What’s he got to say for himself when he comes up for air?
The Chinese authorities believe an apology is due. The bestselling jazz musician Kenny G has invoked their wrath after making a victory sign and tweeting a message of support for activists in Hong Kong when he dropped in on the protests taking place there this week.
What did he do?
The saxophonist, whose real name is Kenny Gorelick, took to Twitter yesterday to post a picture of himself making a victory sign in front of a poster reading: “Democracy of Hong Kong”.
In a message accompanying the photo, he wrote: “In Hong Kong at the sight [sic] of the demonstration. I wish everyone a peaceful and positive conclusion to this situation.”
China’s foreign ministry, which has voiced its displeasure about what it sees as foreign interference in an internal issue, was not impressed.
All he was saying was give peace a chance…
“Kenny G’s musical works are widely popular in China, but China’s position on the illegal Occupy Central activities in Hong Kong is very clear,” a ministry spokeswoman said yesterday.
“We hope that foreign governments and individuals speak and act cautiously and not support the Occupy Central and other illegal activities in any form,” she added.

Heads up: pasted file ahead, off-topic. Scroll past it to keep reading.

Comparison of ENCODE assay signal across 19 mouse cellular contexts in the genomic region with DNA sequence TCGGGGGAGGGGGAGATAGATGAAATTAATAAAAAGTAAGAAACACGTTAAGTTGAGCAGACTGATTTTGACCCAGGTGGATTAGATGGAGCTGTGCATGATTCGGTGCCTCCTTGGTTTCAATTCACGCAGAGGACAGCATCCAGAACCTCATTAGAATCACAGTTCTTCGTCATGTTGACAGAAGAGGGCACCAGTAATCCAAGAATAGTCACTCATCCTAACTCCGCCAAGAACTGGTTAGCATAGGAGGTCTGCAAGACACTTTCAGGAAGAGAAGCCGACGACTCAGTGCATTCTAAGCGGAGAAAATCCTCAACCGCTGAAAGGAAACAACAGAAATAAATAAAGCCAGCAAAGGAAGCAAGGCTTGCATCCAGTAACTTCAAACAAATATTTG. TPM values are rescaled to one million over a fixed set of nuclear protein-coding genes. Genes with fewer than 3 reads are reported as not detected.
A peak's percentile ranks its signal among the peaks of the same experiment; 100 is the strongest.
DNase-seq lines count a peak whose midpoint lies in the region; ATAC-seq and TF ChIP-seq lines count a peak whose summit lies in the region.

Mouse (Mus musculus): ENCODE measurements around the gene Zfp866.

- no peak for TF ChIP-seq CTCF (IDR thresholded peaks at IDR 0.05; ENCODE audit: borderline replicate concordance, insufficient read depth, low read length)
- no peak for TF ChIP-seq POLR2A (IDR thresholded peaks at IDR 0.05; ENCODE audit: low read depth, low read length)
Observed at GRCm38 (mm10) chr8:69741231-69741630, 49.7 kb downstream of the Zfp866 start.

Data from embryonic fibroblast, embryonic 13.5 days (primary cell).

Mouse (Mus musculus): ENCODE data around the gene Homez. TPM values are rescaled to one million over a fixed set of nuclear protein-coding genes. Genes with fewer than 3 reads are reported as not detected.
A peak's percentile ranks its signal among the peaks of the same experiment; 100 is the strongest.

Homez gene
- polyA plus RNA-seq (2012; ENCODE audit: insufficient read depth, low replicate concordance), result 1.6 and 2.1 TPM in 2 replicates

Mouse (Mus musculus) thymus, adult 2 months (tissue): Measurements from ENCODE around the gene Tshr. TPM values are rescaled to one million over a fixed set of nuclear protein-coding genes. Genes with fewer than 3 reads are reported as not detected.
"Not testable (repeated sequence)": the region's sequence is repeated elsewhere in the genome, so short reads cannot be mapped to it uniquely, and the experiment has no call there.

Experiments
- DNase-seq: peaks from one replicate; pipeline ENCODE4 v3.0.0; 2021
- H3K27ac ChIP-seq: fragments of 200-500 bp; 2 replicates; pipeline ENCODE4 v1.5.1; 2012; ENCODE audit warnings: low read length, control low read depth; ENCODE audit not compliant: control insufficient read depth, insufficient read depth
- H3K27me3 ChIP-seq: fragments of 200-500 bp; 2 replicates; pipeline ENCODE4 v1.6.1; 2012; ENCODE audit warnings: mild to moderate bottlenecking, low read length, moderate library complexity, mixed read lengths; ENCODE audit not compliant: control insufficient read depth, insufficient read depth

The musician has now deleted his original post and cleared the whole thing up by making a series of statements on his Twitter account:
At least he didn’t subject them to any of his smooth jazz…
While UK critics might deride Kenny G for his penchant for creating unobtrusive elevator music, the 58-year-old hitmaker is tremendously popular in China.
He enjoys superstar status in the Communist state where his 1989 track “Going Home” (above) serves as a widespread signal for closing time everywhere from wedding banquets to train stations. He played four concerts in China last month, including in the capital Beijing.
Kenny G, a cultural icon?
It seems so. “Nobody knows why the Chinese even like Kenny G so much,” the music and entertainment industry consultant Jackie Subeck told the New York Times earlier this year.
Neither is the saxophonist able to shed any light on the Chinese obsession with him. “I don’t ask questions because I like to leave some of the mystery,” he said.